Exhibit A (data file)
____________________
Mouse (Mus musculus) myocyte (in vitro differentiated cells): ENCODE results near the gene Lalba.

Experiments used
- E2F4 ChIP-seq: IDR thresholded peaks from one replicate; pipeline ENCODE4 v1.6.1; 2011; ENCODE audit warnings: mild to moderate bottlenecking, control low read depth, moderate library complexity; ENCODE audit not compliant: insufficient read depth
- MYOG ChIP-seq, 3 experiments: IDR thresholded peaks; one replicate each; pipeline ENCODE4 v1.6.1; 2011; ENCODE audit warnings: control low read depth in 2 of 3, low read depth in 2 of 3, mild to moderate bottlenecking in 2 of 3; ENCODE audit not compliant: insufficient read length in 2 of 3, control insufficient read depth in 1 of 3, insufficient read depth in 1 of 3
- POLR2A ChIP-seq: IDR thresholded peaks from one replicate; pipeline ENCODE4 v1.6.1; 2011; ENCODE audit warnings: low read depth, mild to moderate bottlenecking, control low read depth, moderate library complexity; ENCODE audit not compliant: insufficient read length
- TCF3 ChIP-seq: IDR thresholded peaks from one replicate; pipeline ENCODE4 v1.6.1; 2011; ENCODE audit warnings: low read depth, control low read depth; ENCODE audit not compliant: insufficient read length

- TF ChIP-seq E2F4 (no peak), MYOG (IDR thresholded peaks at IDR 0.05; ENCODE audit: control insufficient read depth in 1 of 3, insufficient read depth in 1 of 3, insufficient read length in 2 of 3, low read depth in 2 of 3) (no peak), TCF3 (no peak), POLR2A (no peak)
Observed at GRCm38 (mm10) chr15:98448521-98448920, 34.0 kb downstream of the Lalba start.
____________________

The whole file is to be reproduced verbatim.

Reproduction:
Mouse (Mus musculus) myocyte (in vitro differentiated cells): ENCODE results near the gene Lalba.

Experiments used
- E2F4 ChIP-seq: IDR thresholded peaks from one replicate; pipeline ENCODE4 v1.6.1; 2011; ENCODE audit warnings: mild to moderate bottlenecking, control low read depth, moderate library complexity; ENCODE audit not compliant: insufficient read depth
- MYOG ChIP-seq, 3 experiments: IDR thresholded peaks; one replicate each; pipeline ENCODE4 v1.6.1; 2011; ENCODE audit warnings: control low read depth in 2 of 3, low read depth in 2 of 3, mild to moderate bottlenecking in 2 of 3; ENCODE audit not compliant: insufficient read length in 2 of 3, control insufficient read depth in 1 of 3, insufficient read depth in 1 of 3
- POLR2A ChIP-seq: IDR thresholded peaks from one replicate; pipeline ENCODE4 v1.6.1; 2011; ENCODE audit warnings: low read depth, mild to moderate bottlenecking, control low read depth, moderate library complexity; ENCODE audit not compliant: insufficient read length
- TCF3 ChIP-seq: IDR thresholded peaks from one replicate; pipeline ENCODE4 v1.6.1; 2011; ENCODE audit warnings: low read depth, control low read depth; ENCODE audit not compliant: insufficient read length

- TF ChIP-seq E2F4 (no peak), MYOG (IDR thresholded peaks at IDR 0.05; ENCODE audit: control insufficient read depth in 1 of 3, insufficient read depth in 1 of 3, insufficient read length in 2 of 3, low read depth in 2 of 3) (no peak), TCF3 (no peak), POLR2A (no peak)
Observed at GRCm38 (mm10) chr15:98448521-98448920, 34.0 kb downstream of the Lalba start.